Overseas visits are always instructive – they provide a fresh insight into the workings of economic principles within a different framework. The consequences of human action will, of course, vary by reference to circumstances – but the natural laws determining those outcomes are, in themselves, always and everywhere the same.

…one-way ticket to economic oblivion

Our regular visits to France over the past 40 years have always been instructive and our latest post-election (French, that is!) trip was no exception. It was obvious for years that declining economic growth under Francoise Hollande’s socialist regime heralded nothing so much as a one-way ticket to economic oblivion – and it is supremely ironic that the party dedicated to protection of proletarian rights should be brought down by its own attempts to shift France’s institutionally entrenched labour laws.

In an earlier instalment of Economic Perspectives I explained the economic consequences of persisting with existing protectionist working practices, in particular with laws that might well have been drafted for the explicit purpose of guaranteeing unprecedented levels of unemployment, such as the imposition of various employment imposts that collectively equate to 70% of the take-home pay of the majority of workers. Coupled with that are prohibitive “awards” imposed on any employer who dares to terminate an employment.

Barriers to employment

Could any more effective barrier to employment be invented? Is the record level of French unemployment any wonder? The cost to small business, the natural engine of growth in any economy, of these insane laws is simply unsustainable.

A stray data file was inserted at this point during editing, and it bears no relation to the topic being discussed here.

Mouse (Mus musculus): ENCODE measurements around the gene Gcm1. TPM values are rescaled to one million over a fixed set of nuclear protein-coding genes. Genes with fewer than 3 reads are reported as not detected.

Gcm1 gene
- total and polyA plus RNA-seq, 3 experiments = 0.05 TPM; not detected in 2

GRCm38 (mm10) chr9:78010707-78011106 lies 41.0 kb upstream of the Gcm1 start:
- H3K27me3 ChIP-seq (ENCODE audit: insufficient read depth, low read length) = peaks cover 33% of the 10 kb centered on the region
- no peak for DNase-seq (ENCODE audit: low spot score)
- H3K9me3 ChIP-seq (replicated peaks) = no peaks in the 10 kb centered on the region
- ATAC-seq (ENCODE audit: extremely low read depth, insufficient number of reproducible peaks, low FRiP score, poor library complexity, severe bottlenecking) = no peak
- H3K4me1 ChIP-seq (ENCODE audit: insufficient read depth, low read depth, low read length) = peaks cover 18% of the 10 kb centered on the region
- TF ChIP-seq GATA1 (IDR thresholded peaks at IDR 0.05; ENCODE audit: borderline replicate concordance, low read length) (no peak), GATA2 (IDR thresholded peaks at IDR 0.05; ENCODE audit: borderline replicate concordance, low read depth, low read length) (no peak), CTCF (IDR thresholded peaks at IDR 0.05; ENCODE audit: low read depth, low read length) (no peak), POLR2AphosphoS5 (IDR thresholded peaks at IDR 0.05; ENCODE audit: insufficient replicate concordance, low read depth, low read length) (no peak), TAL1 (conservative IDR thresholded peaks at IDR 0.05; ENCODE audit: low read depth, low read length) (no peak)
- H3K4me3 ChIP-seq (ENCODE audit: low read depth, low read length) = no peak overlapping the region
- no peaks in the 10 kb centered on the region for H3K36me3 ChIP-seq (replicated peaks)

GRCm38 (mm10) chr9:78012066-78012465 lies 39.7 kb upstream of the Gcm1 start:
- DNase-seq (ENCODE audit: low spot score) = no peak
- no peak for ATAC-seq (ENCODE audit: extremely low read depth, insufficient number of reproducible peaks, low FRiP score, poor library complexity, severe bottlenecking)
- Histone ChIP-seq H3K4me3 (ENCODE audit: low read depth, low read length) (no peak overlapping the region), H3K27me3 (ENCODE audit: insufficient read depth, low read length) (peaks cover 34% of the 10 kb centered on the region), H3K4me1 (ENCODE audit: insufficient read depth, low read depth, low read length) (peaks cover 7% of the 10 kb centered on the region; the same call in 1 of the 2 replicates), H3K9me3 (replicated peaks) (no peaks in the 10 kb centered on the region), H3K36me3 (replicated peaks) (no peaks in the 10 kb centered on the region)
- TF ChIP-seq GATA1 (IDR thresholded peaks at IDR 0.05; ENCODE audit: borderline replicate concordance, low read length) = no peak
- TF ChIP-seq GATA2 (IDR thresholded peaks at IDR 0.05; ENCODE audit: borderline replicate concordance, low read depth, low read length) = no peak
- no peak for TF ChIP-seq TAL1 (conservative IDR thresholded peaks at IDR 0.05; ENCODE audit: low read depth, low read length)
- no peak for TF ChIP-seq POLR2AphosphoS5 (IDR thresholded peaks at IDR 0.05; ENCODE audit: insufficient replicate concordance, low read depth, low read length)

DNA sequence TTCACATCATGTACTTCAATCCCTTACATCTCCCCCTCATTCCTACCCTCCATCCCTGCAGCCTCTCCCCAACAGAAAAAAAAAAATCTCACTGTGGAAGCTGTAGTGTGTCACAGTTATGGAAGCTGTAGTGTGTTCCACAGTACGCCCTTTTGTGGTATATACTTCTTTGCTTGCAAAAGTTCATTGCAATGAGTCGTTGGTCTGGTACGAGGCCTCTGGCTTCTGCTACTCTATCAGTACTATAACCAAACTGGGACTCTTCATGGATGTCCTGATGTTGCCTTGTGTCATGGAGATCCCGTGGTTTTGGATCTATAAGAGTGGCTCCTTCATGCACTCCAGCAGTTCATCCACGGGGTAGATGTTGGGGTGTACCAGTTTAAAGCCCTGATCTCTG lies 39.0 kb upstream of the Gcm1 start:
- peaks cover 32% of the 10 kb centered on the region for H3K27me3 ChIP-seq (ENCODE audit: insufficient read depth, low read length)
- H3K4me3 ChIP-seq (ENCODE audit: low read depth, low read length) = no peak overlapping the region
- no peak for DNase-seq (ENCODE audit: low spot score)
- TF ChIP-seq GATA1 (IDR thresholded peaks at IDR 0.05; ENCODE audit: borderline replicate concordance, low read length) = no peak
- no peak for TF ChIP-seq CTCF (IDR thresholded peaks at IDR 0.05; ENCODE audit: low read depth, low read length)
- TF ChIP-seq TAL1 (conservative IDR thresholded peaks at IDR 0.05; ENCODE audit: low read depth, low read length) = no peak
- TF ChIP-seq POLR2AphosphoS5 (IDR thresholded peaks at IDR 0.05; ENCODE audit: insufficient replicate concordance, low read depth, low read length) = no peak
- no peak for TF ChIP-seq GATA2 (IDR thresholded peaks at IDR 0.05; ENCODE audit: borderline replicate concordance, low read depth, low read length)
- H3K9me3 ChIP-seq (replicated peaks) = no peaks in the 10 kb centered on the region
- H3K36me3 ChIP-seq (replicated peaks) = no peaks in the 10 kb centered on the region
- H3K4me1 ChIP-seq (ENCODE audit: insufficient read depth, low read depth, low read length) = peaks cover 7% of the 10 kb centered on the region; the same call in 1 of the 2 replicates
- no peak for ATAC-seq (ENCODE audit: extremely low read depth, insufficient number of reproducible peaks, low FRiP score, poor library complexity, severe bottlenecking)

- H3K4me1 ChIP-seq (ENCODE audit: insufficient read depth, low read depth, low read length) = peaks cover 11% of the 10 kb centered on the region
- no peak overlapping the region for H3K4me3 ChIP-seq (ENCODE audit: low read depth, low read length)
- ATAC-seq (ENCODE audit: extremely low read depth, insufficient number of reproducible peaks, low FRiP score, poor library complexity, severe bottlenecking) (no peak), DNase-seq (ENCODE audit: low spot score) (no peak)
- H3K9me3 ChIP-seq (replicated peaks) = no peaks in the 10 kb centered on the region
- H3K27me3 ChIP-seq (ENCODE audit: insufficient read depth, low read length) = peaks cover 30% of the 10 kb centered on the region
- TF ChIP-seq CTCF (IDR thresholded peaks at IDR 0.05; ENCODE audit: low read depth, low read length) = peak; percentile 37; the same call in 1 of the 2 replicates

recipe for every economic ill in the book

I have previously referred to the labour practices of France’s giant public sector enterprises, notably Air France and SNCF, its nationalised railway network. The budgeted annual income of SNCF (in terms of sterling equivalent) stands currently at £7.2 billion, while budgeted expenditure is precisely double at £14.4 billion. The budgeted annual government subsidy, borne by taxes of course, is £9.6 billion – a classical (but fully budgeted!) recipe for every economic ill in the book.
That’s at the macro-level. Here’s a cameo of the micro: the basic salary of a TGV driver on retirement (at 50) is £47,000 – to which must be added a year-end bonus; work bonus; journey bonus; TGV bonus; coal bonus; overtime; and an untaxed “away-from-home” bonus. Consequently, a 40 year-old TGV driver receives, on average, a net salary of £60,000. Oh, and his standard working week is 25 hours.

And don’t forget – he and his entire family enjoy free health care and, naturally, free travel. The poor SNCF office workers, by way of compensation, receive a “lack-of-bonus” bonus! [No – I am not making this up!] And by the way, SNCF accounts for 1 % of all jobs in France – and 20% of all strike days lost.

Employees of Air France similarly enjoy pay levels that are excessive by comparison with any market-determined norms in the private sector, and the curious doctrine of “acquired rights” guarantees that there will be no change.

Protectionist economics, writ large

Even after 14 years at the helm, Francois Mitterrand was unable to wring modest reforms in a patently unworkable system. Friends recall the outcry from the political left when reform was attempted and the civil chaos that followed: street riots, blocked autoroutes, burning tyres, no mail deliveries, uncollected garbage.
This resistance to change persists. In the quarter to June 2016 growth in the French economy came in at zero, lower even than any of the smaller Eastern EU member states. True to form to the very last, one of Francois Hollande’s final acts was to save 460 jobs at the Belfort factory of Alstom, the manufacturer of TGV trains, by placing an order for still more TGV trains.

not susceptible to any form of rational economic calculation